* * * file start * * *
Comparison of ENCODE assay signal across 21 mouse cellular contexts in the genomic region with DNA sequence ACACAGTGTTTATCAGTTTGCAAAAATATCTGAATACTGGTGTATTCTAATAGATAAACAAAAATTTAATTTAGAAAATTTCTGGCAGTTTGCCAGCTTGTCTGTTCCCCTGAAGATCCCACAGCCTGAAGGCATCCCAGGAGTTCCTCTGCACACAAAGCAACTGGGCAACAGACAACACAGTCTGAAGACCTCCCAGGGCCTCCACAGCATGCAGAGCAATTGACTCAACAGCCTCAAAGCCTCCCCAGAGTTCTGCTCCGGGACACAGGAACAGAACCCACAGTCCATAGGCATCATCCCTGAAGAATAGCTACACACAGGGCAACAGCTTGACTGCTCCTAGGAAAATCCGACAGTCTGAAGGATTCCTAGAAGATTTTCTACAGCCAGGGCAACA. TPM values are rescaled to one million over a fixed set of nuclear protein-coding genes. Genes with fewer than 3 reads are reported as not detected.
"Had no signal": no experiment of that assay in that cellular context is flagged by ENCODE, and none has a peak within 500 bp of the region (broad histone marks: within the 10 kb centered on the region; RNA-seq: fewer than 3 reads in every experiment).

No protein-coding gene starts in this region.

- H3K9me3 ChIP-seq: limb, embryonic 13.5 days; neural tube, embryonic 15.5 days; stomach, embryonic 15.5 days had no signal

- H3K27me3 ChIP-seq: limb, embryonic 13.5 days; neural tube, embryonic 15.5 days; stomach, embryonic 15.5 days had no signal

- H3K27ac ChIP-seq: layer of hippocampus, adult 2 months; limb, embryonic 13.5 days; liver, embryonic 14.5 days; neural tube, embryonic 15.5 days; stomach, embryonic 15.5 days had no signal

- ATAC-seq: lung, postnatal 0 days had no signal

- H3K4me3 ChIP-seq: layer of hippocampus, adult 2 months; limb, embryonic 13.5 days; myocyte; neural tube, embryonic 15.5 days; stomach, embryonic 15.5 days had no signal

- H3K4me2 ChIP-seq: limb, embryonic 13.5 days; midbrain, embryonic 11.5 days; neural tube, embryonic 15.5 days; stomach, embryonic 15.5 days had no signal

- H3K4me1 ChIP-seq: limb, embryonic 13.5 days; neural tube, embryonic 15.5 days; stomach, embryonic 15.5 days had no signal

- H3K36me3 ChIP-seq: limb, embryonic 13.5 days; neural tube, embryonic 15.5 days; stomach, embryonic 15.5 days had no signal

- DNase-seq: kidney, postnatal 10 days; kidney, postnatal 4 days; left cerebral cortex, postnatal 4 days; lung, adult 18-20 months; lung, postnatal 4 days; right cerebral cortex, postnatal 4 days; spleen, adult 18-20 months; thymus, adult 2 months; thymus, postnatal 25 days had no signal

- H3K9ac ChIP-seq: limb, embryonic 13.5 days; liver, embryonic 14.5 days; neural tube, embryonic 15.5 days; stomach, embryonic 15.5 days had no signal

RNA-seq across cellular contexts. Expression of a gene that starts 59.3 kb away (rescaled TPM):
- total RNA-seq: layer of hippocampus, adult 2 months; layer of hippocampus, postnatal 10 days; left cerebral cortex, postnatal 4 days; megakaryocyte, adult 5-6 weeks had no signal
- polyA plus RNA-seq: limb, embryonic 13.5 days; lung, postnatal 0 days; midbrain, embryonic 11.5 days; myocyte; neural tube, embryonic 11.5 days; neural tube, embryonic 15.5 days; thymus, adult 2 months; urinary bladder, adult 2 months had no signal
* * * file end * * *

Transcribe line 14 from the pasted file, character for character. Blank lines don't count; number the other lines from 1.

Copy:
RNA-seq across cellular contexts. Expression of a gene that starts 59.3 kb away (rescaled TPM):